APRIL FOOLS — The town of Longboat Key has made a costly mistake for its residents.
The 3,309 backflow-prevention devices that have been installed at the expense of homeowners and condominium owners at the town’s request in the last two years are too small and have caused extremely weak water pressure island-wide.
The town created an ordinance two years ago as a result of a federal mandate calling for the implementation of a control system to detect and manage water cross-connections and prevent the backflow of contaminants into the town’s water system.
The Public Works Department, which is currently performing its annual inspection of the devices at no cost to property owners, discovered the issue during routine maintenance checks in March.
The only way to fix the error, according to the department, is to have the water account users replace the devices with larger ones that stand 5 feet tall and 5 feet wide.
Public Works Director Juan Florensa said notices were sent out Friday, March 26, urging residents to have the devices replaced by April 30.
Water pressure island-wide will progressively get worse unless the devices are fixed immediately.
If the devices are not replaced, Florensa’s department will be shutting the water off at non-compliant water meters during the month of May to boost water pressure Key-wide. Non-compliant residents will also face fines of up to $500 per day beginning May 1.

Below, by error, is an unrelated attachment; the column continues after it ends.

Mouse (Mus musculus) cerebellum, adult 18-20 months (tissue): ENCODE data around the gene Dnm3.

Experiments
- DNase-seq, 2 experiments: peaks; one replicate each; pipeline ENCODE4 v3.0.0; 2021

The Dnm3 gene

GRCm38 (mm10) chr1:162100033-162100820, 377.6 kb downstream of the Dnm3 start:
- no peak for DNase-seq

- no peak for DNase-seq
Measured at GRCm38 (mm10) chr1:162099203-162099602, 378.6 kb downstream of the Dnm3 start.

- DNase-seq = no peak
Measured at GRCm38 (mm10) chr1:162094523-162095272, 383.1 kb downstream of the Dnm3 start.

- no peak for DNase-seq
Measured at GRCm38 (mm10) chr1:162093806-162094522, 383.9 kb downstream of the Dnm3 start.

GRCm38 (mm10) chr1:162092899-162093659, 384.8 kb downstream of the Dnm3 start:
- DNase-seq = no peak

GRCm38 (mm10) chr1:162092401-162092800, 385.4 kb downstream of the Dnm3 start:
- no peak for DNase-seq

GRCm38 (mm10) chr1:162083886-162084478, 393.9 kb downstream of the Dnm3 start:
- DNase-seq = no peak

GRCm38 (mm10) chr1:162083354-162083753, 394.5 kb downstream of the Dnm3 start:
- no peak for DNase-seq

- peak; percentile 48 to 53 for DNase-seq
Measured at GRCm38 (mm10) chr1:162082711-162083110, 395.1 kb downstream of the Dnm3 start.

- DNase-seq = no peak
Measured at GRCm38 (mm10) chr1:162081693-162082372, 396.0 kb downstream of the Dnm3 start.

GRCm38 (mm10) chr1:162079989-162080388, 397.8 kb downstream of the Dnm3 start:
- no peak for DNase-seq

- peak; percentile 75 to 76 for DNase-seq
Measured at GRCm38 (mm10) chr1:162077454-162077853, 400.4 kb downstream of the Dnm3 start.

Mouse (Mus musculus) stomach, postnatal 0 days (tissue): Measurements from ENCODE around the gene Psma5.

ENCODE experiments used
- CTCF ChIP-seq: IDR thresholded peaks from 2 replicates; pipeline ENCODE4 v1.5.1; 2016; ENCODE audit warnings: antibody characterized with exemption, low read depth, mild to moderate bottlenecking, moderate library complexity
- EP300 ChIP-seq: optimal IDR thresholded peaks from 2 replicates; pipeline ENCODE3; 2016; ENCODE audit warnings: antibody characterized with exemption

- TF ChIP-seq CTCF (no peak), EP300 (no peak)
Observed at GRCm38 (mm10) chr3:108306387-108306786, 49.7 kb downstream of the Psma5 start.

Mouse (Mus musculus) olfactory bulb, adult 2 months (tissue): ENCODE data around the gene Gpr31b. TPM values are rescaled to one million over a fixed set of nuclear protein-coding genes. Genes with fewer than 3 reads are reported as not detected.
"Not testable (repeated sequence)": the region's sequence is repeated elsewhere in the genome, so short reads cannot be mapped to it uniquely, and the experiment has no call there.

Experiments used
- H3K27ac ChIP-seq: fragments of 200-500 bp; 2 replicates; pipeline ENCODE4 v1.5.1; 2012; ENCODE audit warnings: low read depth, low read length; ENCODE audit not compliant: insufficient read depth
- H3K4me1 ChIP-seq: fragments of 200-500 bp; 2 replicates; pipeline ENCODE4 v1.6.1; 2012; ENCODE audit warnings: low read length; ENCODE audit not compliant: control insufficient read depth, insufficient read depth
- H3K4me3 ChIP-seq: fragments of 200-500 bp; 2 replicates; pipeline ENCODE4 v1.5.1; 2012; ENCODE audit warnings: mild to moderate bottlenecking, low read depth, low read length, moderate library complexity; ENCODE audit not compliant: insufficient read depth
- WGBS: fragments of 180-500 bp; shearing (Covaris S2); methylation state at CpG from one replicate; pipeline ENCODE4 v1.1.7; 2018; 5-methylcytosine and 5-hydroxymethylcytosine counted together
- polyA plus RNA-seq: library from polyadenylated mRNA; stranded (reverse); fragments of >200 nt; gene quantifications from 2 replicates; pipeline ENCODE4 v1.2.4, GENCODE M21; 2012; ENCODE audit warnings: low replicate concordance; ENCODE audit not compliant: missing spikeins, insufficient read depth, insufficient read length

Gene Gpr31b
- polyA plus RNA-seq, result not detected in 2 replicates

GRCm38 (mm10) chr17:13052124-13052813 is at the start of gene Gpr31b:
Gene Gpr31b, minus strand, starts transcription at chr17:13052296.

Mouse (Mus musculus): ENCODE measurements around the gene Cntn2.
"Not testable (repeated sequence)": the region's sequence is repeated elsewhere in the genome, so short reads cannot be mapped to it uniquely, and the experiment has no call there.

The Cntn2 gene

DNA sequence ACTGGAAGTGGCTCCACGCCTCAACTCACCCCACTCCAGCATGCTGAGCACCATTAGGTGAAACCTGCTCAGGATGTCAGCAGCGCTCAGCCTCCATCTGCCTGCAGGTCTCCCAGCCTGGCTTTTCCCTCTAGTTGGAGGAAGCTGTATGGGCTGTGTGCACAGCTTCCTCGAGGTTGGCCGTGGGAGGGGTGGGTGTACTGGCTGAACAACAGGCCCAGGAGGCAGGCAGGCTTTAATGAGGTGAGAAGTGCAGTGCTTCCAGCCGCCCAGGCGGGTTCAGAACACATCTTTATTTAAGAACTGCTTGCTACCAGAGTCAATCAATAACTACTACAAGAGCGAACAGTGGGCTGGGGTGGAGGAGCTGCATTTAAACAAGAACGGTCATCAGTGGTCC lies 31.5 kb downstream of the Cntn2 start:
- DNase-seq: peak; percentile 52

A local plumbing company that has already formed a backflow-prevention division last year to keep up with the demand of Longboat Key backflow installations was ecstatic to hear the news.
“This will keep our division going strong for the next year,” said a spokesperson for the company.
Florensa estimates the larger backflow devices will cost $5,000 to install on a single-family-home site and upward of $15,000 for a condominium building, depending on how many devices are needed for each water account user.
Florensa noted, however, that the town, at no expense to residents, would paint the larger devices
“Paradise Pink.” The bright color will allow Florensa’s staff to easily find the devices in yards and prevent people from backing over them with their cars. Other acceptable colors are “Longboat Lavender,” “Beachy Blue” and “Gulf Green.”
Some residents who began receiving the notifications this week were irate.
“I have to spend more money to replace an ugly contraption in my yard with a larger, uglier contraption,” said one Key resident. “I think I’m going to be sick.”
Meanwhile, officials in Manatee and Sarasota counties are watching the backflow-prevention situation closely on Longboat Key.
Said one Manatee County official: “We’re happy to learn from Longboat Key’s mistakes before we implement such a program.”
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